The New Zealand Reader
A Chapter on the mammals of New Zealand might almost be written with the brevity of the learned Swede's celebrated chapter on the snakes of Iceland: "There are no snakes in Iceland." It is one of the most astonishing facts in nature that a country so eminently suited for the support of every description of animal life capable of existing within its wide range of temperature should have been page 27almost entirely void of indigenous land-mammals. The only land-mammals New Zealand is believed to have possessed before the arrival of Captain Cook in 1769 are the kiore, a small rat with round ears like a mouse, and two very small bats, which are only found in a few localities, and are by no means common there.
The country can indisputably claim the bats for its own, but there are some who think that the kiore is merely the descendant of rats brought in Cook's ships, and that it has somewhat changed its appearance from its change of circumstances. It is said to have been very common at the beginning of the European settlement; but it is now seldom seen, the Norway rat having altogether displaced it in the neighbourhood of man. The kiore does not infest houses, though it may sometimes enter them for food, but is a wild animal living in the bush and feeding on roots and berries.
There is an extraordinary and quite unexplained phenomenon connected with the kiore which is worth mentioning here, in the hope that some naturalist or other man of science reading this book may be able to throw some light on it. The kiore, as has been said, is now a rare animal, very shy, and probably nocturnal. But there are times when it makes its appearance in vast numbers, coming no one knows whence, and going no one knows whither, yet evidently governed by some irresistible law of nature. Three or four years ago such a visitation occurred on the West Coast of the Middle Island, a countless swarm of these little creatures travelling southward along the shore for a distance of more than 150 miles, all going one way, and all moving as fast as they could, as if impelled by an inexorable destiny, in spite of all sorts of obstacles. A large proportion of them died of hunger by the way, and the moving host were exposed throughout their journey to terrible inroads by the acclimatised brown rat, a much stronger and fiercer animal than the kiore; just as the revolted Tartars, in their famous flight across Asia in the last century, were pursued and assailed by Cossacks and other ferocious nomads the whole way from the confines of Russia to the territory of the Chinese Emperor.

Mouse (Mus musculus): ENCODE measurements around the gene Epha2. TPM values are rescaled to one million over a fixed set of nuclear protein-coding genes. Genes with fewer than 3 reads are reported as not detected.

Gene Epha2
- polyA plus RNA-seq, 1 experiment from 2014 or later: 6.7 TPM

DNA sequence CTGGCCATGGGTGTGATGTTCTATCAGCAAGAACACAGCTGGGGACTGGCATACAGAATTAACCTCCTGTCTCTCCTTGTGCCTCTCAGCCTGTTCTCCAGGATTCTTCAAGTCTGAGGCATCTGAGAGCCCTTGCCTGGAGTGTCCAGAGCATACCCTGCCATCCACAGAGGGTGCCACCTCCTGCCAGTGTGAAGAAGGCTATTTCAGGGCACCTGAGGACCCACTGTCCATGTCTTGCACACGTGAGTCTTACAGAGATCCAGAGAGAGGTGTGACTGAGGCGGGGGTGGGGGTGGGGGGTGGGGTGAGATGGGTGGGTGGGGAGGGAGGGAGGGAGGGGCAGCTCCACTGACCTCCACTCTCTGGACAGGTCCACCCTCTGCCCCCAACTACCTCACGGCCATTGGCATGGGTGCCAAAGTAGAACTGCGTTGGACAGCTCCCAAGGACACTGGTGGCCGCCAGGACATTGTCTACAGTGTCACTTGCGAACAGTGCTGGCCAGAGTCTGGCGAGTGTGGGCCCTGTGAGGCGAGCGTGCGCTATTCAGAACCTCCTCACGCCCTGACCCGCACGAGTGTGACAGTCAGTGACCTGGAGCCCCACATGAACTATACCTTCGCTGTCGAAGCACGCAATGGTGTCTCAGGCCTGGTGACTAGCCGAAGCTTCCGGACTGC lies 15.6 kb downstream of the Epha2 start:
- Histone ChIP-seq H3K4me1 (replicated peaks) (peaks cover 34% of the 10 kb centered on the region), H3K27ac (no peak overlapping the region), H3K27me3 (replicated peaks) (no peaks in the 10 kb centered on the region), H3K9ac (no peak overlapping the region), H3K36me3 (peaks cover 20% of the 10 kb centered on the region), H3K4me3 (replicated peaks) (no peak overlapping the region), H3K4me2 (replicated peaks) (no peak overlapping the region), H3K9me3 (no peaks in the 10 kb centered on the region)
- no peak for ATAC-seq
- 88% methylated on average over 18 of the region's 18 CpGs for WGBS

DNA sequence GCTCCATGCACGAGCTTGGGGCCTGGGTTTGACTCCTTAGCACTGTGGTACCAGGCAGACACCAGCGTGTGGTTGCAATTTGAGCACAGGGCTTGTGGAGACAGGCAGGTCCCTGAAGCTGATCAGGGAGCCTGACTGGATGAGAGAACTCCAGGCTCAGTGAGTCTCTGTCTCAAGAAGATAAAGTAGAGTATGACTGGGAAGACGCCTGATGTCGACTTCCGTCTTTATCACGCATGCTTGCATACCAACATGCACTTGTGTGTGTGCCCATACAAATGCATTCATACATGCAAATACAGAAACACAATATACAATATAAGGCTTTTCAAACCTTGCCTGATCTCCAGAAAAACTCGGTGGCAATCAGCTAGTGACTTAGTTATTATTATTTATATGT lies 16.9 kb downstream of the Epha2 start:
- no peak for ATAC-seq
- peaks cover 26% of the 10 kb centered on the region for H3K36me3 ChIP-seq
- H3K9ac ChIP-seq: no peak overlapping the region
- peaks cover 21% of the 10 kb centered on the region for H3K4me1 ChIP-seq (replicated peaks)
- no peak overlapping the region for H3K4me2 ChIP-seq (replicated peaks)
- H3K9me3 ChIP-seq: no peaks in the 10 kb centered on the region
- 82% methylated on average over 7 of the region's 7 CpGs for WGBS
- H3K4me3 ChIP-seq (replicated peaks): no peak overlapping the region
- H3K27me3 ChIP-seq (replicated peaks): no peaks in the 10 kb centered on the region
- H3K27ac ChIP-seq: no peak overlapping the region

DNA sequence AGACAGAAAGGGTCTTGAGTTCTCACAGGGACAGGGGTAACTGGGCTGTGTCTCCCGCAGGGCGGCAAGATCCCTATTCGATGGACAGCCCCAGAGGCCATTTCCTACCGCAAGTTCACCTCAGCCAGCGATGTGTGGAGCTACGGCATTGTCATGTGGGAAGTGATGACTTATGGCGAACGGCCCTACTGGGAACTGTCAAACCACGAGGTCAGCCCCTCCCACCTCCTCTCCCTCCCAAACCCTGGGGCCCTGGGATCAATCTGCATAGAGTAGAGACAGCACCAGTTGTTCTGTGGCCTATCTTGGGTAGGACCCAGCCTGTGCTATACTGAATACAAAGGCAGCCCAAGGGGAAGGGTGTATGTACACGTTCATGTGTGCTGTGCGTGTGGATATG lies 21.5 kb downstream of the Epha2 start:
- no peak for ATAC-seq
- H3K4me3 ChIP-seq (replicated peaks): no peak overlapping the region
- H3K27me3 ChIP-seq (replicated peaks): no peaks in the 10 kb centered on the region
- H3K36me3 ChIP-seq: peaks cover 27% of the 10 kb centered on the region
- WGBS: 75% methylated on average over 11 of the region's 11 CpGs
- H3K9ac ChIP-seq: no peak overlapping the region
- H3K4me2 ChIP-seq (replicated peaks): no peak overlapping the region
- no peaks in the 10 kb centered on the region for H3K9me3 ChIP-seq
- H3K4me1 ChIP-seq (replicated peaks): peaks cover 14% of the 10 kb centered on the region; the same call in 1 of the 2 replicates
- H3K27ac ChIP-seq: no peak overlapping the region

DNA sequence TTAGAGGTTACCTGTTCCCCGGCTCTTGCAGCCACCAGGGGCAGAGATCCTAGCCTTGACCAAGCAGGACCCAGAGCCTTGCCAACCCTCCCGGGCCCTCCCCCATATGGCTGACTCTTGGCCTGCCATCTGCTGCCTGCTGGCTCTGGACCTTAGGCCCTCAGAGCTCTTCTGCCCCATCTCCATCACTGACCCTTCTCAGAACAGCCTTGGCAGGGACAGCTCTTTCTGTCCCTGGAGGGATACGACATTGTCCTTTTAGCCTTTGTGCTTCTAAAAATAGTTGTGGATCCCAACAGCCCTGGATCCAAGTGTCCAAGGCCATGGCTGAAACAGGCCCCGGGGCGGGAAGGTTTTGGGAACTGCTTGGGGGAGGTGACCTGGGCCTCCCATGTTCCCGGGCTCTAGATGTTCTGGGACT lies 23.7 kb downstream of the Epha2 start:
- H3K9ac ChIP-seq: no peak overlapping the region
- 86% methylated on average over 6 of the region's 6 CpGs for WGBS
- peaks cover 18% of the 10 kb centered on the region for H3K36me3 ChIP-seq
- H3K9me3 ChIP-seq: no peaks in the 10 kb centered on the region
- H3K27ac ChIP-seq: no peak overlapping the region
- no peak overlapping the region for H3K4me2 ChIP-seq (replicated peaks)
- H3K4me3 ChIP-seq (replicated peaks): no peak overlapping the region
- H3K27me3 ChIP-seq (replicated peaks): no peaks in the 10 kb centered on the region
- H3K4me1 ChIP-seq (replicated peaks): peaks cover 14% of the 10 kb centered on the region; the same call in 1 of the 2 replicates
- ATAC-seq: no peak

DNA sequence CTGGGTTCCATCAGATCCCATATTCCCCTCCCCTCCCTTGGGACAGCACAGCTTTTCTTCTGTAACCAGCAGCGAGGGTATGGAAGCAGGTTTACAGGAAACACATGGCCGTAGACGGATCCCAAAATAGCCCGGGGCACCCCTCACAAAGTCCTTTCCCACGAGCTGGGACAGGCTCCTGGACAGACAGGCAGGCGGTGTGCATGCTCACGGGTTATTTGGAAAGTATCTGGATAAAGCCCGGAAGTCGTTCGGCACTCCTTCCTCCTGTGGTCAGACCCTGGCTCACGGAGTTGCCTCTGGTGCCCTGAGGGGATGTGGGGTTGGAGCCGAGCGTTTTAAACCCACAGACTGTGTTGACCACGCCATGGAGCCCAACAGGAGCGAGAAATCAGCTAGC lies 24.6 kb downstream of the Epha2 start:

After passing in procession along the shore for some months, the rats vanished as suddenly and mysteriously as they had appeared; and to this day no one has been able page 28to offer even a plausible theory regarding them. The interior of that part of the country where they appeared is very mountainous and secluded, only very scantily explored, in fact, and extremely sparsely inhabited; and it is quite possible that there may be great numbers of kiore in the remote forests or swamps, from which they were driven temporarily by some unknown cause. The most incredible fact connected with this strange migration remains to be stated. From many observations taken at various points in the line of march of this grand army, it was ascertained, apparently beyond dispute, that they consisted solely of males, not a single female being found among great numbers of live or dead ones that were examined. Should any reader of this book be able to explain this curious freak of nature, or know of any parallel case, any information he could afford would doubtless be received with thanks, and duly made public, by Sir James Hector, the learned manager of the New Zealand Institute, at Wellington.